More than eight years later, the authority tasked with restoring the area, the Autoridad de la Cuenca Matanza-Riachuelo (ACUMAR), has spent $5.2 billion and completed only about 20 percent of the cleanup, according to the latest figures the agency presented in November 2016. Of the 1,397 businesses ACUMAR considers “contaminants,” it reported that 1,178 had presented plans to convert to more ecologically sound processes and 412 had completed pollution-reducing conversions.
ACUMAR also is years behind on its commitment to relocate 17,771 families, having relocated only 14 percent, according to a report by the Auditoría General de la Nación, a body that assists Congress in controlling government accounts.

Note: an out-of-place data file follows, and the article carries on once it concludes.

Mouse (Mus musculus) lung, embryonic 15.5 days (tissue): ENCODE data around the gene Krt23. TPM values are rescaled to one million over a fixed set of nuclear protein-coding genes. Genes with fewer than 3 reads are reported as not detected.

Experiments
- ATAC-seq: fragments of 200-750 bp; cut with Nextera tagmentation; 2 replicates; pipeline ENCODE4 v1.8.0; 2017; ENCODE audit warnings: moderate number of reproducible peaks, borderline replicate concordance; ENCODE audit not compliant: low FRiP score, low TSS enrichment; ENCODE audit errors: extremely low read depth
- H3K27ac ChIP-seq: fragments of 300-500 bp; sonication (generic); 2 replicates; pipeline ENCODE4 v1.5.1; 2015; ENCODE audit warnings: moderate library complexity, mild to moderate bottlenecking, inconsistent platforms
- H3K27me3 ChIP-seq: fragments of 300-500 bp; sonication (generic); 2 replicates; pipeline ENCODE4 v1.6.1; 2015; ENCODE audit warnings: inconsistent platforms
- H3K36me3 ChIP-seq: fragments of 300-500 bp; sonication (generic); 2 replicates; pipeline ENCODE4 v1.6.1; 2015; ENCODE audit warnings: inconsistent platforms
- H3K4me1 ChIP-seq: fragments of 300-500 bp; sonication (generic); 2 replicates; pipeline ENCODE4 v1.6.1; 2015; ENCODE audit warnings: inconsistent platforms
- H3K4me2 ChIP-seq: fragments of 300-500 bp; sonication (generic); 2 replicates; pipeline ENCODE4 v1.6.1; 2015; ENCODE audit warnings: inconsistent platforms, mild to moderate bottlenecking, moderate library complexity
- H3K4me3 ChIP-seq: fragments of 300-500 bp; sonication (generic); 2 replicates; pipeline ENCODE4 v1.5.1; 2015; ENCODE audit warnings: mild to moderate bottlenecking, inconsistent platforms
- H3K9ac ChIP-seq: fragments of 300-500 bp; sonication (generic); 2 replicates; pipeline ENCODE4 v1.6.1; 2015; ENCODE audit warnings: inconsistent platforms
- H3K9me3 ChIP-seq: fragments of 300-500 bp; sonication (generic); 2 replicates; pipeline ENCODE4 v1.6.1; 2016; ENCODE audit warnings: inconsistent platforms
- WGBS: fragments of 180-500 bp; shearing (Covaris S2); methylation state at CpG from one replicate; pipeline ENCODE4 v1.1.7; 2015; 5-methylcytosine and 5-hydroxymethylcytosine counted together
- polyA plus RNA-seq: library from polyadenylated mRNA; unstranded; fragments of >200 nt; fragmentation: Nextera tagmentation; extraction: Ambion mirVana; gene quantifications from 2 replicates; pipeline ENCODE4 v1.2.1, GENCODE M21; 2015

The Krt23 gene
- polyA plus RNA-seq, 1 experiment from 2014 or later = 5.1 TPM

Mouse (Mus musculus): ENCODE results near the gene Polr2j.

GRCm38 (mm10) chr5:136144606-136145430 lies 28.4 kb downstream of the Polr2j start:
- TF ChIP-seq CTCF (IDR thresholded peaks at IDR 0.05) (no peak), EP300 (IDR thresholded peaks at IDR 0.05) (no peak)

“Since 2010, they’ve told us that they’ll relocate us and nothing happens,” says Claudia Espinola, a member of one of the 1,500 Villa Inflamable families who have been waiting for years for the promised cleanup and relocation.
Since residents don’t know if they’re going to be relocated to another neighborhood, they say they can’t invest to improve their homes out of fear of losing money if the government finally moves them, Espinola says.
The government trucks in water in 10-liter barrels for residents, she says, but “it’s not enough for everything. We end up washing dishes and bathing in contaminated water.” Some residents, she says, can’t carry the giant bottles and “they also end up drinking contaminated water.”
So little has been done to understand resident needs and so much of what has been promised has failed to come through that many families no longer trust that ACUMAR wants to do right by them, says Guadalupe Falbo, an attorney with the Asociación Civil por la Igualdad y la Justicia (ACIJ), an organization that defends the rights of disadvantaged groups, says.